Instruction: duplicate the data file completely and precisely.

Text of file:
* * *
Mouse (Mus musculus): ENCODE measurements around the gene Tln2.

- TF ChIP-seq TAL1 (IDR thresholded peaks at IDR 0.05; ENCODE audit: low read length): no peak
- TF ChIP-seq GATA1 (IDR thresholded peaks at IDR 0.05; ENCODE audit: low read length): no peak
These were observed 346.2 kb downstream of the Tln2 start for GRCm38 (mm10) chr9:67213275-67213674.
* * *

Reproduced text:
Mouse (Mus musculus): ENCODE measurements around the gene Tln2.

- TF ChIP-seq TAL1 (IDR thresholded peaks at IDR 0.05; ENCODE audit: low read length): no peak
- TF ChIP-seq GATA1 (IDR thresholded peaks at IDR 0.05; ENCODE audit: low read length): no peak
These were observed 346.2 kb downstream of the Tln2 start for GRCm38 (mm10) chr9:67213275-67213674.